Controlling Hardware Over the Internet With M2X
Guest Post by Shawn Hymel, SparkFun Engineer
I know that some of you preparing for the upcoming AT&T Hackathon – Code for Car & Home already have ideas rolling around in your brains. Others will play it by ear when they get to the event. Either way, now is a good time to start looking at what will be available during the hackathon – what kinds of tools and libraries can you bring (or will be given to you!) to make your project go smoothly and hopefully walk away with some sweet prizes.
A good number of sponsors at the hackathon will be handing out hardware kits and offering technical support. With the focus on Internet of Things (IoT), most of these hardware kits include some kind of wireless device (Wi-Fi, Bluetooth, Cellular). In particular, SparkFun Electronics is offering a kit that includes a TI CC3000 Wi-Fi shield among other sensors and controllers.
Out of the box, the CC3000 (along with an Arduino or other microcontroller) lets you connect to a Wi-Fi access point in order to send and receive TCP packets. Good news! AT&T’s M2X service works over TCP. That means with some basic hardware, you can collect sensor data and push it to M2X for logging. The data in M2X can also be displayed in a pretty line graph, which is useful for viewing data over time (such as the temperature in my office).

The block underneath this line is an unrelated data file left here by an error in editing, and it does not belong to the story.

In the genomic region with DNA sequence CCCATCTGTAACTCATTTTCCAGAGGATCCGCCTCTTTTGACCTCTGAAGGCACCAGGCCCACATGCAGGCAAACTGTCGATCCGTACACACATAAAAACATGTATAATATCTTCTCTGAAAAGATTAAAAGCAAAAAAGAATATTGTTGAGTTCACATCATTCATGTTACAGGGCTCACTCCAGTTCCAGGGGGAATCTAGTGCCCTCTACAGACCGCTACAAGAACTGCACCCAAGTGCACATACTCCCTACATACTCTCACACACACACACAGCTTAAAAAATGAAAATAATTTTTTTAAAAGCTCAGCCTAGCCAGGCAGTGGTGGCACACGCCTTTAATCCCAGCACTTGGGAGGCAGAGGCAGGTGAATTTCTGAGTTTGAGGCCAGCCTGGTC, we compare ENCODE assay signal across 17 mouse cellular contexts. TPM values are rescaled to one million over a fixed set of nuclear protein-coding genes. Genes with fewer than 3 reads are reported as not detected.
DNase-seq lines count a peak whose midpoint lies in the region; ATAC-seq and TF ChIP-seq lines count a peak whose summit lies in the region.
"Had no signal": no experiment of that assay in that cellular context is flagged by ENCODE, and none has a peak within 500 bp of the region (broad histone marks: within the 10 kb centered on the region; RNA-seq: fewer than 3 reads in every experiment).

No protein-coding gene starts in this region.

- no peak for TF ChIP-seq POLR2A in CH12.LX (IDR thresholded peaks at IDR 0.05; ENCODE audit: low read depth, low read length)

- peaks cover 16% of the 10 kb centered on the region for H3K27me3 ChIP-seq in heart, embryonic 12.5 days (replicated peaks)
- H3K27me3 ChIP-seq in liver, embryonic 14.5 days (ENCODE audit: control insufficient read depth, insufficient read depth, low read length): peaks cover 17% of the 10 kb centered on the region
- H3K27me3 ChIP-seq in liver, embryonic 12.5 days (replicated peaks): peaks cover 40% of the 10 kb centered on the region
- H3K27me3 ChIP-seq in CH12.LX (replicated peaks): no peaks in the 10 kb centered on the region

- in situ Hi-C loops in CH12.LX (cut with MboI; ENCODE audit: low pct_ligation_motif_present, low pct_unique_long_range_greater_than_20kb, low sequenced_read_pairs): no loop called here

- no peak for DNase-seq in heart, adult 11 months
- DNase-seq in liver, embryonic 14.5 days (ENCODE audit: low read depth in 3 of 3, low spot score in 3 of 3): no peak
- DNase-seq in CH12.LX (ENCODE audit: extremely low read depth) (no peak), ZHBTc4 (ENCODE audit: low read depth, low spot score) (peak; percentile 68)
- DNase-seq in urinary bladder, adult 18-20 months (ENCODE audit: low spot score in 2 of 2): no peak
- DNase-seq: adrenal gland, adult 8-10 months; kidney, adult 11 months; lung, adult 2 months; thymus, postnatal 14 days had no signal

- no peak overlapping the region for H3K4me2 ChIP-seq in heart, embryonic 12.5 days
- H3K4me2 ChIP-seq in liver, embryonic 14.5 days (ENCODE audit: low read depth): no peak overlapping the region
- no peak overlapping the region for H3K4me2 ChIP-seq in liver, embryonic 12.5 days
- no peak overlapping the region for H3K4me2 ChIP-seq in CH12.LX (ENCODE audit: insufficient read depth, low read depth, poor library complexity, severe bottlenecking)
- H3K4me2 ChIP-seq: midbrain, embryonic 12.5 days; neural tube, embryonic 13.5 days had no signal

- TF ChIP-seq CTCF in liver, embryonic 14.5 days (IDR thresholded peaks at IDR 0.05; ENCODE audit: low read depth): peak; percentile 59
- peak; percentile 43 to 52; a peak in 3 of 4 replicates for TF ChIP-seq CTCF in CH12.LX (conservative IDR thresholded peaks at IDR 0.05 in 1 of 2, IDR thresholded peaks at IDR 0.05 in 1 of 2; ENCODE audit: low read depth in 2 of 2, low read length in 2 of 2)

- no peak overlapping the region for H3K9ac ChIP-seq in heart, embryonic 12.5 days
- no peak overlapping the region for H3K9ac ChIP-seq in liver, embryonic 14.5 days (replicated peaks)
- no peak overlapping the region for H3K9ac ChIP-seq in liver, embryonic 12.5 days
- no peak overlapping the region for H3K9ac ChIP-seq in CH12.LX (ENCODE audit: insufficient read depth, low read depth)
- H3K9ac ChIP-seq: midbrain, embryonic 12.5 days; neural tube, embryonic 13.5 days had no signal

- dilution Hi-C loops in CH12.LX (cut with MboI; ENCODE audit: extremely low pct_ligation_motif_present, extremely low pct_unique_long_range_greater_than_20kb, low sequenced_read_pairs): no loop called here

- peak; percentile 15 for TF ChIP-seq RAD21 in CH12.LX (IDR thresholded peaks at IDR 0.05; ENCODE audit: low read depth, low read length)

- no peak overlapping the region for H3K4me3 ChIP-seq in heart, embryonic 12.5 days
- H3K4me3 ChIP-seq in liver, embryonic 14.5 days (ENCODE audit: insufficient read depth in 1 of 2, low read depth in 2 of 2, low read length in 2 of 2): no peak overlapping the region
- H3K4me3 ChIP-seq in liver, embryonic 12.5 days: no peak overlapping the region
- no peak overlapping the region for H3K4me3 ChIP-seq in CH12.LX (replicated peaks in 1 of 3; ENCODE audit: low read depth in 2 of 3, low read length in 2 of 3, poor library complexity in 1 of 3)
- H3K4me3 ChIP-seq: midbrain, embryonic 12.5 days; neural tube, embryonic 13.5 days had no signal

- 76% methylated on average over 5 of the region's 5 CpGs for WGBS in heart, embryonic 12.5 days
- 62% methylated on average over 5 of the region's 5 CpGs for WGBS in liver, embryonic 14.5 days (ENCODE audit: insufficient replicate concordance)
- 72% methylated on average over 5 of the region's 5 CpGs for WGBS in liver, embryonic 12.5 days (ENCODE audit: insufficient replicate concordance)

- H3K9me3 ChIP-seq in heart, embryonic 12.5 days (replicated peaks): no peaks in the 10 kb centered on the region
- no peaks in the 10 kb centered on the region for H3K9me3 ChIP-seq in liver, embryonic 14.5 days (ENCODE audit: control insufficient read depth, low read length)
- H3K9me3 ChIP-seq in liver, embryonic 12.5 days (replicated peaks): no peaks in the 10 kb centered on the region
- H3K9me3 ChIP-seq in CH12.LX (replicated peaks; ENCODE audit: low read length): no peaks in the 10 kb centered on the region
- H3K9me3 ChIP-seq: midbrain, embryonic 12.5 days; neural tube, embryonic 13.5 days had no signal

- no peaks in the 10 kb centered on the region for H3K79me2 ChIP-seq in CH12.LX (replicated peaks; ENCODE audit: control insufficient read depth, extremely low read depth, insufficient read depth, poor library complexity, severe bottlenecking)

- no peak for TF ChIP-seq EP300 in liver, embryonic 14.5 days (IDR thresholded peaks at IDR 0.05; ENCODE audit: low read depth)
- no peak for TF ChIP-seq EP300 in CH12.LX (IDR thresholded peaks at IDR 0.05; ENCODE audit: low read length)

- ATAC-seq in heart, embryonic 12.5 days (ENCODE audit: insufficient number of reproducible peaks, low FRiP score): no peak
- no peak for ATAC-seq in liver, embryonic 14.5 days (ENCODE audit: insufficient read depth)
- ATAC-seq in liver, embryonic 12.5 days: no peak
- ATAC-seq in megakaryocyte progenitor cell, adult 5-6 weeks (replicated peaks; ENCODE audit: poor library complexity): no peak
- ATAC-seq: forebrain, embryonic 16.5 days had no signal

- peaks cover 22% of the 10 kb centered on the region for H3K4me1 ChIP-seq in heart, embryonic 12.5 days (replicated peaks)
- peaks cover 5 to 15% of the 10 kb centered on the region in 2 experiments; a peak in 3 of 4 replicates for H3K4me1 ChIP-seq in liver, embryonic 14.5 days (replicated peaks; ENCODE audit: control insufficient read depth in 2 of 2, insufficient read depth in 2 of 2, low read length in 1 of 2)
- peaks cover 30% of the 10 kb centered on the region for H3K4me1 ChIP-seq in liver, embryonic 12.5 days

With a little bit of software trickery, we can control hardware from M2X. This involves writing values to the M2X data stream and having our CC3000-equipped Arduino poll the stream. The Arduino performs an action based on the data it finds, which can be anything from lighting an LED to controlling your washing machine.
To get you started with the CC3000 Wi-Fi shield and AT&T M2X, SparkFun has put together a series of tutorials and examples. Head to SparkFun’s Learn site to see how to connect your hardware project to M2X.